Growing up in Puerto Rico, new Mets star shortstop Francisco Lindor did not have too many options when it came to watching specific Major League Baseball teams on television.
Star players from the island — such as Roberto Alomar and Carlos Delgado –took precedence, but among the 30 major-league clubs out there, Lindor’s options were really whittled down to just a handful of teams: the Braves, Dodgers, Yankees, Mets, Marlins, and last but not least, the Red Sox.
Surrounded by fans infatuated with the Bronx Bombers, the young Lindor opted to follow their biggest rivals at the time in the Red Sox.
“In Puerto Rico, back in the day, they weren’t showing every team,” the27-year-old explained on SNY following his introductory press conference earlier Monday. “They were showing the Atlanta Braves, they would show the Dodgers, they would show the Yankees, Boston, the Marlins when they had Ivan Rodriguez, the Mets when they started getting players from Puerto Rico.
“So, Boston was a team that I watched a lot,” he continued. “Because everybody was [for the] Yankees in Puerto Rico, so it was like ‘All right, I got to pick something to have the rebuttal. So, that was one of the teams that I watched.”
In addition to the Red Sox, Lindor also watched quite a bit of the Mets, the organization he now plays for. However, in citing the players from old Mets teams he enjoyed to watch, the four-time All-Star mentioned former big-league infielder and current Red Sox manager Alex Cora.
Cora, about to embark upon his second stint as Sox skipper, served as Lindor’s general manager for Team Puerto Rico during the 2017 World Baseball Classic.
The pair of Puerto Ricans share a very close bond, as evidenced by the former Indians star likening Cora to his “big brother” in 2019.
Even with that close bond in mind, the Red Sox were never really close to trading for Lindor before Cleveland dealt the star infielder to the Mets in a blockbuster, six-player trade last week.
MLB Network’s Jon Morosi reported back in November that Boston wouldn’t “prioritize” a trade for the two-time Silver Slugger given their need to allocate resources towards pitching.
The reason Lindor was a trade candidate in the first place is because he is entering his third and final season of arbitration eligibility, meaning he can become a free agent at the conclusion of the 2021 campaign.
That being said, the Mets could very well lock up their new superstar to a lucrative contract extension before that happens. They certainly dealt for him with the intention to do that. Sandy Alderson, New York’s head of baseball operations, even said last week that he expected to talk to Lindor’s representatives about a potential long-term deal relatively soon.
Lindor himself said Monday that he’s open to signing an extension with the Mets to remain in the Big Apple for the foreseeable future, but only if an agreement that makes sense for both sides can be reached before the start of the season.
“I have never negotiated a contract during the season,” he told reporters. “Never. I’ve always said either before spring training, but once it gets to a point in spring training, it’s time to enjoy the ride and focus on winning. That’s the only thing I should be focused on — not how much money do I get, how much money do I need to get for my family. No, it’s about focusing on every day, my task.”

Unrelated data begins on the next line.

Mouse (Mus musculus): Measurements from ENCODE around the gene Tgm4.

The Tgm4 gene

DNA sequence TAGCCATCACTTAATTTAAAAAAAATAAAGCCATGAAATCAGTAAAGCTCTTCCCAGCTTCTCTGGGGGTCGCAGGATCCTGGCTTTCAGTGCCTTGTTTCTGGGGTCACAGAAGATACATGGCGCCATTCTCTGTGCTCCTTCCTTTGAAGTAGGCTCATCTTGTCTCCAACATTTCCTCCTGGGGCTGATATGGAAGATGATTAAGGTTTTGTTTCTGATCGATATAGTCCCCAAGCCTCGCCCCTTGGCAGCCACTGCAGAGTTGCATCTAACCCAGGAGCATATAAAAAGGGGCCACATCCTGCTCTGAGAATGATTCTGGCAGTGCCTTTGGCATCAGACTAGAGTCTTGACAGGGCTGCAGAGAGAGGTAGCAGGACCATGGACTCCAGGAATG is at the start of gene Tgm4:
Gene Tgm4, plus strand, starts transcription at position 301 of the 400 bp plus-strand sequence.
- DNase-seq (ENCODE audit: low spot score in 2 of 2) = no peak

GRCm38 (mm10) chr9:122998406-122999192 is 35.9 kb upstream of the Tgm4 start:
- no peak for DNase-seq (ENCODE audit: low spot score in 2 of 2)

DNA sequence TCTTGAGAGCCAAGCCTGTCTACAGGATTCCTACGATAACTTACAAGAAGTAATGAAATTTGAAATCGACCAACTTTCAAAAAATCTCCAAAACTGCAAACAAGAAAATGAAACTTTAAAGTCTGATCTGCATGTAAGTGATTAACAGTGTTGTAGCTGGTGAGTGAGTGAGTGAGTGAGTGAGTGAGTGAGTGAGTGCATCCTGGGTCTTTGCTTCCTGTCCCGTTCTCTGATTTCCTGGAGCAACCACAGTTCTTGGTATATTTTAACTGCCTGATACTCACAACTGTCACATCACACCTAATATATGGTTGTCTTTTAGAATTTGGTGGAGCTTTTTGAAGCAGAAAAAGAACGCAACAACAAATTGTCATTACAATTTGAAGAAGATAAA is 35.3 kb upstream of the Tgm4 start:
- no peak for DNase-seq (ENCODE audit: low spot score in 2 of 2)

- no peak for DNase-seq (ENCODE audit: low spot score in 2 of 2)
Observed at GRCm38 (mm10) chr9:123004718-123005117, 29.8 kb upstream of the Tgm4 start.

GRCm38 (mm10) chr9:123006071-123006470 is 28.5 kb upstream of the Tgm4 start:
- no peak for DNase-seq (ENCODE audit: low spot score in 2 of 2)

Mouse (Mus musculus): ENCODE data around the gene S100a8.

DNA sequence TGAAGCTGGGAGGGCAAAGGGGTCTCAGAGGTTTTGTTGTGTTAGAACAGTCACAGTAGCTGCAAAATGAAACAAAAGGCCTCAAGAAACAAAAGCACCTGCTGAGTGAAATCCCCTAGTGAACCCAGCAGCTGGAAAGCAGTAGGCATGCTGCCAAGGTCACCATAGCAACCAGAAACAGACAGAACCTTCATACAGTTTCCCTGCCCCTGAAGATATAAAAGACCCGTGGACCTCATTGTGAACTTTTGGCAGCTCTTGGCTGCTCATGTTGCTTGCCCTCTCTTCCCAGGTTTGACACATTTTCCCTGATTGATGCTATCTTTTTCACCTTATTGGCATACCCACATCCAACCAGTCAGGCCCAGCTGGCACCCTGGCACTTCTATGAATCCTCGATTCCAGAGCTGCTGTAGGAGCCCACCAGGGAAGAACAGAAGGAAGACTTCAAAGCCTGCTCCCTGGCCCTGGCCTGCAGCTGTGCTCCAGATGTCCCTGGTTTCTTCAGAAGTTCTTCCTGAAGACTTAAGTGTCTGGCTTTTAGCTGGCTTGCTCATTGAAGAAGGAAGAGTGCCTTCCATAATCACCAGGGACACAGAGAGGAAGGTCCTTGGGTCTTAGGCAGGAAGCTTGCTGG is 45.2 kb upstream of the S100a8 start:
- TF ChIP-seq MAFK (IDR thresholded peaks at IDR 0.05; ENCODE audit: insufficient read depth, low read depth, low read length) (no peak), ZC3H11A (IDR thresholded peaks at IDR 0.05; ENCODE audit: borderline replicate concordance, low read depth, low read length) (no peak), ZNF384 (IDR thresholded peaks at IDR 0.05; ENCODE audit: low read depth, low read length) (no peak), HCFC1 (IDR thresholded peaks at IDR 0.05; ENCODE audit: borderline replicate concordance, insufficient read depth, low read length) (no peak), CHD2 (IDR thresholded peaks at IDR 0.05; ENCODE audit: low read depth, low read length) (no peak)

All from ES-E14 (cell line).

Given his willingness to potentially sign an extension, Lindor is not exactly locked in on hitting the open market this winter. But then again, free agency is definitely something that has been on his mind recently.
“I have never said, ‘I can’t wait to get to free agency,'” stated Lindor. “That was always so far ahead for me… When the negotiations with the Indians weren’t going how we were planning, then it was like, ‘Okay, this at some point might become a reality.’ Either I go to free agency or I get traded. But, if I told you I didn’t think about [free agency] this offseason, I would be lying. Yes, it was on my mind, but I’m happy to be where I am today and we’ll see what happens.”
When it comes down to it, Lindor’s situation resembles that of former Red Sox sensation Mookie Betts from over the summer.
Having just been traded from the Sox to the Dodgers in February, Betts opted to sign a record-breaking 12-year, $365 million extension with Los Angeles in July before even playing a game for the team.
Betts agreeing to that extension came at a time when the 28-year-old had already publicly stated he was intent on reaching free agency, but the ongoing COVID-19 pandemic likely changed his mind.
Taking into account the financial constraints that have been placed on clubs as a result of said pandemic, Lindor may opt to follow Betts and agree to a deal with the Mets before suiting up for them.
New York, with owner Steve Cohen now at the helm, has shown a willingness to spend after all, and re-upping a bona fide talent such as Lindor would certainly be money well spent.
Having written all this, I did think it was interesting that Lindor brought up the Red Sox in his presser earlier Monday.
Given the connection to Cora, as well as the fact that Boston’s current shortstop, Xander Bogaerts, can opt out of his contract and become a free agent at the end of the 2022 season, I feel like the Sox can’t be ruled out on Lindor as long as he doesn’t commit to the Mets for the long-term.
In other words, under the assumption that Lindor heads into next winter as a free agent, which I should add is unlikely, I have to assume that the Red Sox will to some extent be in play for his services next winter.
Even as I type that out, whatever is in store for the Red Sox all depends on what chief baseball officer Chaim Bloom and Co. have in mind for the time being. I will leave it at that.
(Picture of Francisco Lindor and Alex Cora: Billie Weiss/Boston Red Sox/Getty Images)